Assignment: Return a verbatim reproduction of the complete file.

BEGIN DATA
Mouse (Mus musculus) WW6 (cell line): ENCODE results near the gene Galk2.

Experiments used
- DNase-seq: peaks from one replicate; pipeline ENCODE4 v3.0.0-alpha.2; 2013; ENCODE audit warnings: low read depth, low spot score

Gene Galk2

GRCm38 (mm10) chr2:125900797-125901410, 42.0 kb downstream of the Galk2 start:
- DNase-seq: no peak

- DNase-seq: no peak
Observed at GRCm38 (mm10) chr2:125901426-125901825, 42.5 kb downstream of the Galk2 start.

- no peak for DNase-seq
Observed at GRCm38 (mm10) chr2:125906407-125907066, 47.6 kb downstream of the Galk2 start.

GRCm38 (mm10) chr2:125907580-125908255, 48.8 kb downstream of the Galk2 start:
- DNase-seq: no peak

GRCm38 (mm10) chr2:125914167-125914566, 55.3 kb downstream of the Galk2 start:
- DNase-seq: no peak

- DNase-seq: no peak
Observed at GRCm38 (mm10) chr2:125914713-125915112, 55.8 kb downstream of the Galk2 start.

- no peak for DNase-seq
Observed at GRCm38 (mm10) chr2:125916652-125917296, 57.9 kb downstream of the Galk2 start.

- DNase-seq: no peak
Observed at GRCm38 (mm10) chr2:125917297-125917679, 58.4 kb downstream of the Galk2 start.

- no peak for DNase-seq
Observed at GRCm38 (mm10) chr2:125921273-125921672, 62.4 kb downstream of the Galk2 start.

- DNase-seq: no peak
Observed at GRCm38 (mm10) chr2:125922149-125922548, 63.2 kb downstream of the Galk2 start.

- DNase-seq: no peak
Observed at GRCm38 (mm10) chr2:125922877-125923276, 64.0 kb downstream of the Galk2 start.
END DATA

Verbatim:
Mouse (Mus musculus) WW6 (cell line): ENCODE results near the gene Galk2.

Experiments used
- DNase-seq: peaks from one replicate; pipeline ENCODE4 v3.0.0-alpha.2; 2013; ENCODE audit warnings: low read depth, low spot score

Gene Galk2

GRCm38 (mm10) chr2:125900797-125901410, 42.0 kb downstream of the Galk2 start:
- DNase-seq: no peak

- DNase-seq: no peak
Observed at GRCm38 (mm10) chr2:125901426-125901825, 42.5 kb downstream of the Galk2 start.

- no peak for DNase-seq
Observed at GRCm38 (mm10) chr2:125906407-125907066, 47.6 kb downstream of the Galk2 start.

GRCm38 (mm10) chr2:125907580-125908255, 48.8 kb downstream of the Galk2 start:
- DNase-seq: no peak

GRCm38 (mm10) chr2:125914167-125914566, 55.3 kb downstream of the Galk2 start:
- DNase-seq: no peak

- DNase-seq: no peak
Observed at GRCm38 (mm10) chr2:125914713-125915112, 55.8 kb downstream of the Galk2 start.

- no peak for DNase-seq
Observed at GRCm38 (mm10) chr2:125916652-125917296, 57.9 kb downstream of the Galk2 start.

- DNase-seq: no peak
Observed at GRCm38 (mm10) chr2:125917297-125917679, 58.4 kb downstream of the Galk2 start.

- no peak for DNase-seq
Observed at GRCm38 (mm10) chr2:125921273-125921672, 62.4 kb downstream of the Galk2 start.

- DNase-seq: no peak
Observed at GRCm38 (mm10) chr2:125922149-125922548, 63.2 kb downstream of the Galk2 start.

- DNase-seq: no peak
Observed at GRCm38 (mm10) chr2:125922877-125923276, 64.0 kb downstream of the Galk2 start.